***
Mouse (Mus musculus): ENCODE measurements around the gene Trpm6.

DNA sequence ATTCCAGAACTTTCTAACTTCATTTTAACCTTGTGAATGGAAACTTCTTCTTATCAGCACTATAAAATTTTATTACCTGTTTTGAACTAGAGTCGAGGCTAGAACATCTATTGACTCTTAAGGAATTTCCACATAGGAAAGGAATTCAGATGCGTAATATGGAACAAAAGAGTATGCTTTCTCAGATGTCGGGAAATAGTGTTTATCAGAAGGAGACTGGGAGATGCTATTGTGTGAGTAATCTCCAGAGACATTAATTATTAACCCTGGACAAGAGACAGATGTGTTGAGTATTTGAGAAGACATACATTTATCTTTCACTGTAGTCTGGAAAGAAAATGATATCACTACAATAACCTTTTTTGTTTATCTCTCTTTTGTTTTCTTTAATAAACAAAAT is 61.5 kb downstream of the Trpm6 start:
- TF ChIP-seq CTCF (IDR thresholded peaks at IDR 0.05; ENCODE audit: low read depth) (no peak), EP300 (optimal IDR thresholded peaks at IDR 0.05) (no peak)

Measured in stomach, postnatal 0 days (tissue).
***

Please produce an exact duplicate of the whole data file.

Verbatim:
Mouse (Mus musculus): ENCODE measurements around the gene Trpm6.

DNA sequence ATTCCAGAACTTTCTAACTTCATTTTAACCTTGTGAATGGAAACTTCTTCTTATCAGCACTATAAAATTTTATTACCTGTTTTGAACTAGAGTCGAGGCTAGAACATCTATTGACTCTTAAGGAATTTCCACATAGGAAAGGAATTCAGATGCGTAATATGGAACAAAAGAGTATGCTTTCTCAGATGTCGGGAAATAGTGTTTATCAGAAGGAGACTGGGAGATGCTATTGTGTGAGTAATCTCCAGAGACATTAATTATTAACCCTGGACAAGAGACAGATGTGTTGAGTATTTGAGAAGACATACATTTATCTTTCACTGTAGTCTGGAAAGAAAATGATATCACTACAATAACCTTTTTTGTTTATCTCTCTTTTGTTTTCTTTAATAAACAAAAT is 61.5 kb downstream of the Trpm6 start:
- TF ChIP-seq CTCF (IDR thresholded peaks at IDR 0.05; ENCODE audit: low read depth) (no peak), EP300 (optimal IDR thresholded peaks at IDR 0.05) (no peak)

Measured in stomach, postnatal 0 days (tissue).